Food has played an important role in my adult life. My first jobs were in the food service industry, as a short order cook and later in a tiny sandwich shop near the university I attended. When I met my Mr. Blandings I wooed him with home cooked meals (proving that the way to a man’s heart is indeed through his gizzard). After we got married, my love of food and cooking increased as we began entertaining as a couple. I like nothing better than preparing a hot and hearty meal for friends and loved ones. So it really seems fitting that the town’s grocer used to live in the Dream House.
I was standing in the checkout line at the small town grocery store when it occurred to me that the name on the front of the store is the same as one of the former owners of our house.
“There were Wilke’s who used to own the house that we bought,” I said to the lady scanning my groceries. “I wonder if it’s the same Wilkes.”
“Becky would know,” she said. And then she picked up a phone and beckoned Becky over the loudspeaker.
“That was my husband’s uncle,” Becky informed me. “He used to own the grocery store that’s in town and he also lived in that house.”
As the story goes, Mr. Wilke owned and operated the old grocery store in the center of town for a number of years. He was a meatc utter by trade and his family was entrenched in the grocery and food industry. He left the grocery business for awhile to follow a religious calling but he later came back to town and built the brand new grocery store that’s still in operation, although under new ownership.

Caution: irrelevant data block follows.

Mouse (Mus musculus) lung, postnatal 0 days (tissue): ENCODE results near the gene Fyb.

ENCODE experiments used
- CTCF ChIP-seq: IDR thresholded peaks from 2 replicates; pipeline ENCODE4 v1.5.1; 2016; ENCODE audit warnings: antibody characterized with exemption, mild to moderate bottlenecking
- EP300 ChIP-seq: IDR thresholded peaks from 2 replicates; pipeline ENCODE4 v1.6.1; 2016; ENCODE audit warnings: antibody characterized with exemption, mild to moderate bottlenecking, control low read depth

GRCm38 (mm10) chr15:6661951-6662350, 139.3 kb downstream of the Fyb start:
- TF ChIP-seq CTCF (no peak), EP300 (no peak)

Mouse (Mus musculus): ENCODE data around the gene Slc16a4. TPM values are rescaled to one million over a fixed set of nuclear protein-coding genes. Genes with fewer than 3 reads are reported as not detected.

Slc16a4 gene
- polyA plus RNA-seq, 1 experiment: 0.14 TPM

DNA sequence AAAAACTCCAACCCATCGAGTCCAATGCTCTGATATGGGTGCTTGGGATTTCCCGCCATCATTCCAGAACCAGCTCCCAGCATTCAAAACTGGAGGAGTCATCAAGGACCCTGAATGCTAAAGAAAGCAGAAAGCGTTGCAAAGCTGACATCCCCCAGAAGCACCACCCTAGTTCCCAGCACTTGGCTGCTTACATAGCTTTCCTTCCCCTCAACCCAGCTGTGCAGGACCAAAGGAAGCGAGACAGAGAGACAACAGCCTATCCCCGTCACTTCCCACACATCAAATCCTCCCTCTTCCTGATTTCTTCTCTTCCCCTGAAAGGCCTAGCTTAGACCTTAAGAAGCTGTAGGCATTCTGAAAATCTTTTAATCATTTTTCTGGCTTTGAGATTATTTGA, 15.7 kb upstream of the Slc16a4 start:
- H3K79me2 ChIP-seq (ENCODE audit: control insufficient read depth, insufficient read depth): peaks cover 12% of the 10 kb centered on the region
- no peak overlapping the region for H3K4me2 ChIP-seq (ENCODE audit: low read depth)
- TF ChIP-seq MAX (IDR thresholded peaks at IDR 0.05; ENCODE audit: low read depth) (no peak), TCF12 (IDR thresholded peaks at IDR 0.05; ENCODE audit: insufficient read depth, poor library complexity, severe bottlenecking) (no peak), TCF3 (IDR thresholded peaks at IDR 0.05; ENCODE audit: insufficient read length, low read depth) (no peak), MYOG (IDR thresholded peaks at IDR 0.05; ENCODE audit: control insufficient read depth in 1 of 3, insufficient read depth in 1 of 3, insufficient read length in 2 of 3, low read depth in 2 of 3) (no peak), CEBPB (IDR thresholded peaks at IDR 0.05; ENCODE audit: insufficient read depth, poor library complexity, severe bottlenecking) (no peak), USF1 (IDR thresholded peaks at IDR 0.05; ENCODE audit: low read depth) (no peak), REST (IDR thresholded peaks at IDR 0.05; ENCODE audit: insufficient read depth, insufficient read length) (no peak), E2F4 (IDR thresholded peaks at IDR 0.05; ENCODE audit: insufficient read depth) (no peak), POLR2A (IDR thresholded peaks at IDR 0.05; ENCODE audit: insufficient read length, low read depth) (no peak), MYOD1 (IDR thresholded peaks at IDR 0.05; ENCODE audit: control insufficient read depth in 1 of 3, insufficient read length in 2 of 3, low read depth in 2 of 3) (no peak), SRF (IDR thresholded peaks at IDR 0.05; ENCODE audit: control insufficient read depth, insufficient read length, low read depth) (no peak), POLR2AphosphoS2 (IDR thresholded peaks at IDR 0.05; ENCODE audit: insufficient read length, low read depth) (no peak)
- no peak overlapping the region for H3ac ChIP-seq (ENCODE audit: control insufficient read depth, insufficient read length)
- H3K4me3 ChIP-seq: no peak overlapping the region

Thinking back to the original documents we received with the house, this all makes sense. The house was built by Mr. and Mrs. Meier in 1917. They lived in the house until their deaths in the late 1950’s (Mr. Meier) and the early 1960’s (Mrs. Meier). From what know, the Wilkes bought the house from the Meiers and lived in it for some time, probably into the mid-1970’s. It was probably during this time that the Wilkes built the new grocery store that serves the town to this day.
Since moving into the Dream House, I’ve tried to do the bulk of my food shopping at the small town grocery stores in the area. It might mean paying a little more at the till, but I’m a big proponent of independent businesses. Now, knowing that the grocery business played a part in the Dream House’s history, I’m even more likely eschew the big chain stores and support the small mom and pop shops.
Later in the day yesterday, I was browsing a thrift store and came across a fabric banner advertising “Watkins – Quality Products Since 1868.” Despite the fact that I had no idea what I would do with it, the banner was only one dollar so I purchased it on an impulse and brought it back to the house. As I was hanging the banner up to dry after washing it, it occurred to me that it’s probably an advertisement for a food company. The horses pulling the red and yellow wagon is the big tip off that Watkins might have been a grocer or somehow related to the food industry.
A quick internet search concluded that I’m half right. The banner is probably an ad for J.R. Watkins. Since the company is based in Winona, Minnesota, not all that far from the Dream House, I think it’s likely that the banner is indeed an advertisement for the company. And while they’re not exactly a food company, Watkins is related to home and groceries. You may know J.R. Watkins for their dish soap or laundry detergent but the company also offers pure vanilla extract and other baking goods.
Thinking back to my conversation in the grocery store earlier in the day, the banner seems like another wonderful food-related coincidence. We’ve been talking lately about trying to coordinate dinner party events at the Dream House as a way to give tours of the space while also providing an outlet for my creative cooking skills. It seems that the universe might very well be nudging us in that direction!
— J. Blandings
Images: Mr. and Mr. Blandings